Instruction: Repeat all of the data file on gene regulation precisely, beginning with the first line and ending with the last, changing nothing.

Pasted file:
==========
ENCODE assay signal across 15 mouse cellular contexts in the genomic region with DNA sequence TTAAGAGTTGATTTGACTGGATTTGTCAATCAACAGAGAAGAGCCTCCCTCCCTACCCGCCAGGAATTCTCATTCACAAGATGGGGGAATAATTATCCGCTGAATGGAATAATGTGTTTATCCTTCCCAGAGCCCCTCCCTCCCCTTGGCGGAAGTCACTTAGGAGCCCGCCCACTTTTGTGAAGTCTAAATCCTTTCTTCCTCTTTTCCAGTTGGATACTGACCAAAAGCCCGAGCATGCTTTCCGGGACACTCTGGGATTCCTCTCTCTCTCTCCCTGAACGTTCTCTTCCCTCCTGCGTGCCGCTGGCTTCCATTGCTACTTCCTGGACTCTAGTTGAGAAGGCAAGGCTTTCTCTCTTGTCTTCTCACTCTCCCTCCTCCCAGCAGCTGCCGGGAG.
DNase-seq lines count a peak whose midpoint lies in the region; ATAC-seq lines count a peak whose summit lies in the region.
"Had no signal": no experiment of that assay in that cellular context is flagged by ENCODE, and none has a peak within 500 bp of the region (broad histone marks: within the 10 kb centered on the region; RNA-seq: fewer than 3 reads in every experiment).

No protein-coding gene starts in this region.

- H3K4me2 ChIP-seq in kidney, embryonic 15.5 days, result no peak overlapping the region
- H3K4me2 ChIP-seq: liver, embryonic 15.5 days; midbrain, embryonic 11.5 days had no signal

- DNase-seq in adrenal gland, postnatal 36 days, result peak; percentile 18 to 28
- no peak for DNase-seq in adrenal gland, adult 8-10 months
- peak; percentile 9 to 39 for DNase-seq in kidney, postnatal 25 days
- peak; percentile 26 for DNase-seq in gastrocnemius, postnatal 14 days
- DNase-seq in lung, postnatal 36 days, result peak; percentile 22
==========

ENCODE assay signal across 15 mouse cellular contexts in the genomic region with DNA sequence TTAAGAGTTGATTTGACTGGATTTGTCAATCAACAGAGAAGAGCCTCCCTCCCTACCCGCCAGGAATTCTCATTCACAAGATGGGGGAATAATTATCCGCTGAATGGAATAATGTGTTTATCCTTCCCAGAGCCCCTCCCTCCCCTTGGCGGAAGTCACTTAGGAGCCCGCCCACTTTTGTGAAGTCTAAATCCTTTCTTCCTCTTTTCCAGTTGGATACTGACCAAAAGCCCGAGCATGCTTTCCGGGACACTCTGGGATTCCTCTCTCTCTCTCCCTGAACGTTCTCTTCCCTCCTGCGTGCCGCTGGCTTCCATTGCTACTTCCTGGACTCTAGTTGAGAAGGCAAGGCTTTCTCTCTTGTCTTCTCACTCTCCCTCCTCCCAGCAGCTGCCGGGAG.
DNase-seq lines count a peak whose midpoint lies in the region; ATAC-seq lines count a peak whose summit lies in the region.
"Had no signal": no experiment of that assay in that cellular context is flagged by ENCODE, and none has a peak within 500 bp of the region (broad histone marks: within the 10 kb centered on the region; RNA-seq: fewer than 3 reads in every experiment).

No protein-coding gene starts in this region.

- H3K4me2 ChIP-seq in kidney, embryonic 15.5 days, result no peak overlapping the region
- H3K4me2 ChIP-seq: liver, embryonic 15.5 days; midbrain, embryonic 11.5 days had no signal

- DNase-seq in adrenal gland, postnatal 36 days, result peak; percentile 18 to 28
- no peak for DNase-seq in adrenal gland, adult 8-10 months
- peak; percentile 9 to 39 for DNase-seq in kidney, postnatal 25 days
- peak; percentile 26 for DNase-seq in gastrocnemius, postnatal 14 days
- DNase-seq in lung, postnatal 36 days, result peak; percentile 22